5
$\begingroup$

Is there a cipher that interleaves rounds from other ciphers (with the same block size)? For example, interleaving the rounds of AES/Twofish/Serpent/RC6?

$\endgroup$
  • $\begingroup$ I guess that would require compatibility of the internal state and key schedule. $\endgroup$ – Maarten Bodewes Feb 23 '17 at 20:07
  • $\begingroup$ @MaartenBodewes I was thinking it could be done by leaving each cipher's key schedule alone, just passing the intermediate ciphertext block from cipher to cipher. So the internal state size would be the sum of the internal state sizes of the constituent ciphers. $\endgroup$ – DepressedDaniel Feb 23 '17 at 20:10
  • $\begingroup$ I have several such designs, only 2 of them are semi-public in design but not source code, and those are not suggested to use in practice $\endgroup$ – Richie Frame Feb 23 '17 at 21:32
  • $\begingroup$ @RichieFrame I guess if you say "yes" and link to the two semi-public designs then this would automatically constitute the most complete answer; there aren't any other requirements listed by DepressedDaniel. $\endgroup$ – Maarten Bodewes Feb 23 '17 at 21:37
5
$\begingroup$

kodlu mentions the interactions of the key schedules; with such a design, I would worry far more about the interaction between the round functions themselves.

A single round of AES, Serpent, Twofish, RC6 has high probability linear and differential characteristics; there's a reason why we have multiple rounds. Now, the round functions within these ciphers are designed so that they play nicely with themselves; that while (say) a single round of AES has high probability characteristics, these high probability characteristics do no apply to multiple rounds. That is, while we can find a high probability characteristic for a single round, we cannot join these high probability characteristics across multiple rounds. This isn't by happenstance, the designers of these ciphers deliberately set things up this way.

This is not necessarily true while you mix-and-match round functions; while we can't find a high-probability characteristic that goes through several AES round functions in succession, there's nothing that says we can't find a characteristic that goes through an AES round function, followed by a Serpent round function, followed by a Twofish round function. I'm not saying there is such a characteristic; I am saying it would appear foolish without doing a whole lot of analysis first.

If you feel an absolute need to do this sort of thing, it would make a lot more sense to keep the round functions from the same cipher together; do a bunch of AES round functions, followed by a bunch of Serpent round functions, followed by a bunch of Twofish round functions. There, we can at least leverage some of the security proofs inherent within the separate ciphers.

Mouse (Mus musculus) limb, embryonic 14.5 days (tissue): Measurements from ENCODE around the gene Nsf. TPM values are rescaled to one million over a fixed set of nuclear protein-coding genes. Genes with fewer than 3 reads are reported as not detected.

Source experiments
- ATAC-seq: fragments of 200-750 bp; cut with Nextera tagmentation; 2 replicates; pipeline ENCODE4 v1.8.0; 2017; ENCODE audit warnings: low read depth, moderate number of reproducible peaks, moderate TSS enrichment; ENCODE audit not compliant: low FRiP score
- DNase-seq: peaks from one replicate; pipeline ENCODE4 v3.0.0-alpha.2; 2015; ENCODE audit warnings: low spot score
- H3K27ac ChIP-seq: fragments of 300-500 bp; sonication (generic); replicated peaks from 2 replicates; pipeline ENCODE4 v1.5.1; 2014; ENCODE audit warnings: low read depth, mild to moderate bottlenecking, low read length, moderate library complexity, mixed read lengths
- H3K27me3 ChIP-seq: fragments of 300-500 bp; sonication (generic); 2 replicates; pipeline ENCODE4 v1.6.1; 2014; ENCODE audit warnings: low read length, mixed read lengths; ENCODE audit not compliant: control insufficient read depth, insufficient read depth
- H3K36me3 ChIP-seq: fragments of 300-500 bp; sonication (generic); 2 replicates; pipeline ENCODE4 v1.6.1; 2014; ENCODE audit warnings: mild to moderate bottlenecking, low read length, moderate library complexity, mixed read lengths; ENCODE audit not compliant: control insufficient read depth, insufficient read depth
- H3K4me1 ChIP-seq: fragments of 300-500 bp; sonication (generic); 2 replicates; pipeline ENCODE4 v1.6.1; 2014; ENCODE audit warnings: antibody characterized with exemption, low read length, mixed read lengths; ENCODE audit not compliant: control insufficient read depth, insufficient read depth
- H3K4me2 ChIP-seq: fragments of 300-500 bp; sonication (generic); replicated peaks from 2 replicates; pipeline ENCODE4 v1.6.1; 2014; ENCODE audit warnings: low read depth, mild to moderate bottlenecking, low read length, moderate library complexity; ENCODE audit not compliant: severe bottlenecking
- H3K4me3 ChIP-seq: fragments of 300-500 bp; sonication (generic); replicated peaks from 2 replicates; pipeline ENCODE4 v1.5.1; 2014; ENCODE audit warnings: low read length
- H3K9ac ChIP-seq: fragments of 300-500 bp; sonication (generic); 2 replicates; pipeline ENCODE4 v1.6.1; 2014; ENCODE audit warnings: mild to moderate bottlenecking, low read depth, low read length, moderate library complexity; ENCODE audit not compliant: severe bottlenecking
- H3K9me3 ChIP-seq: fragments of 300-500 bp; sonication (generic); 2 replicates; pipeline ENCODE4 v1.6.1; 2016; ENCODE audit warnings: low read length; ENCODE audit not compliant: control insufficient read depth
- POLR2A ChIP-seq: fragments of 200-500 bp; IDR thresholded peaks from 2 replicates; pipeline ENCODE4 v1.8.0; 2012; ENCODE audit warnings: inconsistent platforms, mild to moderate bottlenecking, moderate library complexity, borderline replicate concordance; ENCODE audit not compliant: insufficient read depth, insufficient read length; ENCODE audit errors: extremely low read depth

$\endgroup$
  • $\begingroup$ Being more of a hardware person and a self-declared novice at cryptography, does a cipher exist where the block logic changes everything round? Effectively, this is what you are describing describing here. Just from the standpoint of linear cryptanalysis, you could have an interesting progressive function. In hardware, I could implement this by just using the "round counter" to select a different mux for a bit in a Feistel network, or a different entry for a SPN. Are there any examples of this as I would love to see how it would be analyzed. $\endgroup$ – b degnan Feb 24 '17 at 14:15
  • $\begingroup$ @bdegnan Such a thing exists. It is called a block cipher. From a hardware stance, you do want multiple, largely identical rounds, not one huge round. $\endgroup$ – Maarten Bodewes Feb 26 '17 at 14:19
1
$\begingroup$

I am not aware of any such design.

It would be complex (more complicated than just composing the ciphers, which is not of clear benefit either, by the principle of weakest link) and inefficient since you'd have 3 times as long keylength.

Worse, it would be much much harder to cryptanalyze than straight composition, and thus no one would take it up. You'd need to consider interactions of 3 key schedules, and different design philosophies of the components may introduce unforeseen weaknesses.

$\endgroup$
  • $\begingroup$ Why "weakest link"? If we assume the keys are completely independent I don't see how a break of B allows you to break A(B(C()))). Certainly you can't expect 3k security if each cipher has k security, but you should get at least k security if up to two ciphers are broken. $\endgroup$ – DepressedDaniel Feb 23 '17 at 20:57
  • $\begingroup$ That's just a general principle, from a conservative point of view. If you are assuming all the ciphers are secure what's the point of your inefficient design? $\endgroup$ – kodlu Feb 23 '17 at 21:13
  • $\begingroup$ Well intuitively it ought to scramble things up better than more rounds of the same thing. $\endgroup$ – DepressedDaniel Feb 23 '17 at 21:17

Your Answer

By clicking “Post Your Answer”, you agree to our terms of service, privacy policy and cookie policy

Not the answer you're looking for? Browse other questions tagged or ask your own question.